Accused murderer Noah Augustine looked like himself again. Gone were the scruffy goatee and orange prison overalls he wore in the mug shot that stared out from newspaper front pages after he turned himself in to police last October in Jacksonville, Fla. Instead, the charisma that helped establish the 28year-old as a leader in New Brunswick’s native community was evident each morning last week as he walked into the Miramichi courthouse in his natty, earth-tone sport coat, his handsome face clean-shaven, his thick black hair jelled fastidiously back. Whatever Augustine was feeling did not show. He listened impassively as prosecutor Paul Hawkins told the jury that the native activist showed up at the home of Bruce Barnaby, a resident of the Eel Ground reserve near Miramichi last Sept. 19 and shot one bullet into the 41-year-old man, then straddled his fallen body and fired again. Augustine’s firm expression hardly wavered while the prosecution painstakingly presented its evidence—even though he knew a conviction could mean up to 25 years in jail.
His fall from grace has Shakespearean overtones. And the worst may still be ahead for Augustine, who pleaded not guilty to the charge of second-degree murder. The Crown’s best ammunition: Augustine’s own | confession, allegedly given over the telephone to an RCMP corporal, just before he surrendered in Florida a week after the murder. Moreover, Thomas Haddad, a native police constable who turned himself in along with Augustine and is now charged with being an accessory after the fact to the murder, was due to testify this week that he heard Augustine admit to the shooting.
On the other hand, the defendant’s lawyers intended to argue this week that their client fired in self-defence to protect himself from a man with a long history of violence. Police found a knife in Barnaby’s home but did not seize it in their investigation after the shooting. The defence strategy could set up the most dramatic moment in the trial: Augustine’s own appearance on the witness stand to give his version of what happened that grim morning last September. “I’ve been waiting a long time for this,” he told reporters last week.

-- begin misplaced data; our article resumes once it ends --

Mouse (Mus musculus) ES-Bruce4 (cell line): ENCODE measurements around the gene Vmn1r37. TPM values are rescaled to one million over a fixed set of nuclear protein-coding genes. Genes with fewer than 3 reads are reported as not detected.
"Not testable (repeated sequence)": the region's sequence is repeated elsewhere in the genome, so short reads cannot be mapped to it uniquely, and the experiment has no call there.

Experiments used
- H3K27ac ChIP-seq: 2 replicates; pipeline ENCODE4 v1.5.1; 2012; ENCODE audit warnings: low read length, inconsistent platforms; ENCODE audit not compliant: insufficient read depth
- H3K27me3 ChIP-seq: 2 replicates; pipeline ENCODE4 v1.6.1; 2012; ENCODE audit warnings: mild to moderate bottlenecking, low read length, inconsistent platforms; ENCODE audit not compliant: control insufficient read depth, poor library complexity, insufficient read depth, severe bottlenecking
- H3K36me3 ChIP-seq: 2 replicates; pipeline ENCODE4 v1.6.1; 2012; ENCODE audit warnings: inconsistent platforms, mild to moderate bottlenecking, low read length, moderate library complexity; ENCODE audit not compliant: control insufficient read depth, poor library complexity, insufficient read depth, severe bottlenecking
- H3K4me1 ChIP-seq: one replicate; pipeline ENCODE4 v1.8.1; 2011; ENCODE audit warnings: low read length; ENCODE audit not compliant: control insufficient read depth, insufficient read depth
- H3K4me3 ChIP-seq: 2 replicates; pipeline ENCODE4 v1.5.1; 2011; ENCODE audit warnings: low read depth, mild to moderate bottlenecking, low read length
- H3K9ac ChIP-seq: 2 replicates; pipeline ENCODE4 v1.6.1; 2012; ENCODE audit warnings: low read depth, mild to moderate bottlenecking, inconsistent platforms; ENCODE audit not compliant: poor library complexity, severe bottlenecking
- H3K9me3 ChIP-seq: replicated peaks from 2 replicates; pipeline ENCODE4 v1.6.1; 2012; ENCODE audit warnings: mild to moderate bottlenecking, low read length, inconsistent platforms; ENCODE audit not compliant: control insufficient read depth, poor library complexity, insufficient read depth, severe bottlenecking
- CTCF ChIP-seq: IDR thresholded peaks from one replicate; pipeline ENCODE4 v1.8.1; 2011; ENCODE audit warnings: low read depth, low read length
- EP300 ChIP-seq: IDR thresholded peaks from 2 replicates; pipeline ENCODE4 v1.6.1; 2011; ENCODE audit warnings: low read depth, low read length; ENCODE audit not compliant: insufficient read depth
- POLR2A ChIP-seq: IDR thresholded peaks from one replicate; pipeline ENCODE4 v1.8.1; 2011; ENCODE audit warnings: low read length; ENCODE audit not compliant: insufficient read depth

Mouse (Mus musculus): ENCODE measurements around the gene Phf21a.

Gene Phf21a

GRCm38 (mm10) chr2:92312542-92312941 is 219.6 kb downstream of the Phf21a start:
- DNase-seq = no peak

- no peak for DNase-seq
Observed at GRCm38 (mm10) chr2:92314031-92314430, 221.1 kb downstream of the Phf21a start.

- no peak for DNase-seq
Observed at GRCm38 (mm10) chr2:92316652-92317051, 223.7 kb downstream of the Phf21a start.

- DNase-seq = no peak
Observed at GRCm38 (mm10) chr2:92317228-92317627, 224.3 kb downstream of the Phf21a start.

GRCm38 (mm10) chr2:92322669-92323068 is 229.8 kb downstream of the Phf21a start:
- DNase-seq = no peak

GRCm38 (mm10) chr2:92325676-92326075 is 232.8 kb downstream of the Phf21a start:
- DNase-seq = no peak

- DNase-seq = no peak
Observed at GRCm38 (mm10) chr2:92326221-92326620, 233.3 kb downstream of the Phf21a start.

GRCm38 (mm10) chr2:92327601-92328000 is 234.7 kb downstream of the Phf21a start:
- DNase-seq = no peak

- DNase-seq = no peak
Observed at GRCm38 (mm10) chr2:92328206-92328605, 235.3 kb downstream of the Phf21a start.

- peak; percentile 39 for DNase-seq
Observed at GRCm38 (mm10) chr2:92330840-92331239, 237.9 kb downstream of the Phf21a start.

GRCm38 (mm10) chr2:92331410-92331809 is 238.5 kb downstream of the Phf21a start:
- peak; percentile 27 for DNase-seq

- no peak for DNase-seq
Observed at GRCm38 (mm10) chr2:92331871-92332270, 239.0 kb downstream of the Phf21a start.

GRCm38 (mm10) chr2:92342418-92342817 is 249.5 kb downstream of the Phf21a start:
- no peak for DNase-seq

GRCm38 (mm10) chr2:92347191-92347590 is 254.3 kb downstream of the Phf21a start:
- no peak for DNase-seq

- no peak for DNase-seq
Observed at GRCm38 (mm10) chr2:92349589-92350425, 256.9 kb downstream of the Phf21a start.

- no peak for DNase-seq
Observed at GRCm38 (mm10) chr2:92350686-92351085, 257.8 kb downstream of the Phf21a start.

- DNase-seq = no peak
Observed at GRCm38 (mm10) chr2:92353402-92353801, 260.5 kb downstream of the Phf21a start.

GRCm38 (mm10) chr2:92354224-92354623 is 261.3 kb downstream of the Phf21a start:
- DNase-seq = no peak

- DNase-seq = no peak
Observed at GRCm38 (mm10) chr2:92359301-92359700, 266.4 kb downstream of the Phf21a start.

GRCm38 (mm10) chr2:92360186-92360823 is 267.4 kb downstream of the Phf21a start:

He once had so much more to look forward to. Media-sawy and articulate, he seemed to be the perfect new-style leader for a native
community looking to assert its independence. Augustine, who grew up on the Red Bank reserve near Miramichi, marked himself as someone to watch in the early 1990s when, after a rash of suicides on the nearby Big Cove reserve, he trained as a suicide prevention counsellor and began holding seminars for RCMP, corrections officials and native inmates. In 1994, he con-
was expected to testify that Augustine told him he then straddled the victim’s body and shot once more.
ducted an exhaustive study of prescription drug abuse on reserves that received national attention. He was just 23 when he narrowly lost an election to become Red Bank’s chief. For a while, he worked for the provincial government developing economic opportunities for natives. In 1997, he set up a consulting firm catering to native clients.
Then a year ago, when native loggers defiantly cut down trees to protest a court ruling that they had no right to log on Crown lands, Augustine emerged as one of the most visible and vocal native spokesmen. “Noah is special,” explained Red Bank band Chief Michael Augustine as he attended the trial last week. ‘To be a leader you have to be born with certain traits. He’s got a charisma that few people have.” That reputation has made the allegations of what
happened last September hard for many New Brunswick natives to accept.
Hawkins, in his opening statement last week, said Augustine went to his aunt’s home on the night before the killing to discuss the 1986 death of his cousin, Darren Augustine, who, according to an inquest, was accidentally killed when a car hit him while he was lying on a road. By the time the last of the prosecution’s 36 witnesses steps down, the jury will have heard evidence that Augustine left his aunt’s home and went to a camp where Haddad and another police officer were drinking. Hours later, Augustine and Haddad were at Barnaby’s door. According to Hawkins, Haddad will testify that by then he was too drunk to remember anything. But according to Hawkins, Augustine was carrying Haddad’s gun when he entered the home, and it went off—striking Barnaby. Haddad
Augustine’s lawyers—Gary Miller and Peter O’Neill—have other hurdles to mount. After the shooting, Augustine and Haddad allegedly headed for the American border. Last September, just minutes before surrendering to the Florida Highway Patrol, Augustine called Cpl. Ferris McLean at the Sunny Brook, N.B., RCMP detachment and, according to Hawkins, told him, “I did it.” But Hawkins also revealed that Augustine later told police, “I’m not a coldblooded murderer.” What was once the tale of a crusading activist has been transformed into a sombre courtroom drama.
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